Next  |  Prev  |  Up  |  Top  |  Index  |  JOS Index  |  JOS Pubs  |  JOS Home  |  Search

Energy in the Mass-Spring Oscillator

Summarizing the previous sections, we say that a compressed spring holds a potential energy equal to the work required to compress the spring from rest to its current displacement. If a compressed spring is allowed to expand by pushing a mass, as in the system of Fig.B.2, the potential energy in the spring is converted to kinetic energy in the moving mass.

We can draw some inferences from the oscillatory motion of the mass-spring system written in Eq.$ \,$ (B.5):

$\displaystyle x(t) = A\cos(\omega_0 t), \quad t\ge 0

Regarding the last point, the potential energy, $ E_k(t)=k\,x^2(t)/2$ was defined as the work required to displace the spring by $ x$ meters, where work was defined in Eq.$ \,$ (B.6). The kinetic energy of a mass $ m$ moving at speed $ v$ was found to be $ E_m(t)=m\,v^2(t)/2=m\,{\dot x}^2/2$ . The constance of the potential plus kinetic energy at all times in the mass-spring oscillator is easily obtained from its equation of motion using the trigonometric identity $ \cos^2(\theta)+\sin^2(\theta)=1$ (see Problem 3).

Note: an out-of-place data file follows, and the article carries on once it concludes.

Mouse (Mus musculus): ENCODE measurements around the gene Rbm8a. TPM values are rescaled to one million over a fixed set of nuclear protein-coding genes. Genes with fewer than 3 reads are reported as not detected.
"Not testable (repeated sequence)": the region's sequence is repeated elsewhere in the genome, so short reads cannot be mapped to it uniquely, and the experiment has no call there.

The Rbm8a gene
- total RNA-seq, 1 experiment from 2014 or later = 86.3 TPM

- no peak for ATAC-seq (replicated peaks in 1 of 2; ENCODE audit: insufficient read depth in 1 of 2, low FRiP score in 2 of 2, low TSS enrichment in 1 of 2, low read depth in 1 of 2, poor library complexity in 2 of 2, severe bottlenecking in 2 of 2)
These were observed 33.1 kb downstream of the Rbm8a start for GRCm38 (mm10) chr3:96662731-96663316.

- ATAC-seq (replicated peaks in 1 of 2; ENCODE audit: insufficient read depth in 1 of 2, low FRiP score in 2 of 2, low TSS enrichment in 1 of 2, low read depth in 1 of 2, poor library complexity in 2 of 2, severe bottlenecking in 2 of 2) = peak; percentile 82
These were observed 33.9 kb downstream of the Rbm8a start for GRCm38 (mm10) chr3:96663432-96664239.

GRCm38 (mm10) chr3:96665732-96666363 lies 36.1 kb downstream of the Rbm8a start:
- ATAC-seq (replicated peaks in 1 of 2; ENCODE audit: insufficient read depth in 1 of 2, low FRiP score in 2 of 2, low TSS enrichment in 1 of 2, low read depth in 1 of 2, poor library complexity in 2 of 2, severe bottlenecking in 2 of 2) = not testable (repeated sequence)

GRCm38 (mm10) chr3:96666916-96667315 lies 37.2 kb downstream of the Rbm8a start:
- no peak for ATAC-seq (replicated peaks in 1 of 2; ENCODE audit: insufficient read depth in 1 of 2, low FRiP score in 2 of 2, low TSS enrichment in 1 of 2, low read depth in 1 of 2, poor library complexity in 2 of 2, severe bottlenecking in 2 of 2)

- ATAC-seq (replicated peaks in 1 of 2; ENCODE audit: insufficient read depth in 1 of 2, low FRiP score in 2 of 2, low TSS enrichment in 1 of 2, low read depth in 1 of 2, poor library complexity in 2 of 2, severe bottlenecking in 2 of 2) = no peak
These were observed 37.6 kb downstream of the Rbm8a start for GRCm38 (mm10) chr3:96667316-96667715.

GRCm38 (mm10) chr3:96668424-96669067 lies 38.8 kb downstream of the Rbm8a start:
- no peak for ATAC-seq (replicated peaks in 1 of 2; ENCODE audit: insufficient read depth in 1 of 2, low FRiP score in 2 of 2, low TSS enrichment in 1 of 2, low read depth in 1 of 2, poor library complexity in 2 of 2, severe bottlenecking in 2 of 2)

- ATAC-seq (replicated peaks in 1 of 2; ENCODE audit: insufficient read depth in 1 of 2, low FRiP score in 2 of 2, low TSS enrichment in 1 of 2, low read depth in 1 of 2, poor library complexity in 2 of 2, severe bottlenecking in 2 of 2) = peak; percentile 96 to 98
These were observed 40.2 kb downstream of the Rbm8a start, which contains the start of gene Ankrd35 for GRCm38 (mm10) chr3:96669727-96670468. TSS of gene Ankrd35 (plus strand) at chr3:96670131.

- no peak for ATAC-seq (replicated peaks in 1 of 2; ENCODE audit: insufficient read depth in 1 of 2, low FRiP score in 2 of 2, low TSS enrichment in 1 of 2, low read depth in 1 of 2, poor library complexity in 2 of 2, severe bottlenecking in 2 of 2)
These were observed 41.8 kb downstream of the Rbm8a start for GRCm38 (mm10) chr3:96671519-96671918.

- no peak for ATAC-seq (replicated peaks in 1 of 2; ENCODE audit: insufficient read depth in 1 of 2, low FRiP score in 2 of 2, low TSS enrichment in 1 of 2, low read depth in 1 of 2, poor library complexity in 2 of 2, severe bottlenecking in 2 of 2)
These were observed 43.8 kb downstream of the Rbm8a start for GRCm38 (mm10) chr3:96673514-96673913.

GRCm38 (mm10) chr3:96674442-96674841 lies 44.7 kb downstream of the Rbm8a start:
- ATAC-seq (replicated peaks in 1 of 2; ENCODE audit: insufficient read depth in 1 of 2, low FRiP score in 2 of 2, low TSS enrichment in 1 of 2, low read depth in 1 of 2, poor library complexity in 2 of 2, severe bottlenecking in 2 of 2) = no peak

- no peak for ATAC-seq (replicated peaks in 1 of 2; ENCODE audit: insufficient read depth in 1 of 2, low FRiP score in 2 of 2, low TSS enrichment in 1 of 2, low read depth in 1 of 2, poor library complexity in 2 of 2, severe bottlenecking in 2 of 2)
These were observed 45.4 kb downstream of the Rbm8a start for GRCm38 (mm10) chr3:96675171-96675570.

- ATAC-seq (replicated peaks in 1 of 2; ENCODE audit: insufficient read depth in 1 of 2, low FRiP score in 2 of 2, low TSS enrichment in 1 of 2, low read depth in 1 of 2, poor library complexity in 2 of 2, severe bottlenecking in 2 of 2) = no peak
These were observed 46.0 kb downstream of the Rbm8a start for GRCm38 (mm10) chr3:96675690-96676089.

Next  |  Prev  |  Up  |  Top  |  Index  |  JOS Index  |  JOS Pubs  |  JOS Home  |  Search

[How to cite this work]  [Order a printed hardcopy]  [Comment on this page via email]

``Physical Audio Signal Processing'', by Julius O. Smith III, W3K Publishing, 2010, ISBN 978-0-9745607-2-4.
Copyright © 2014-03-23 by Julius O. Smith III
Center for Computer Research in Music and Acoustics (CCRMA),   Stanford University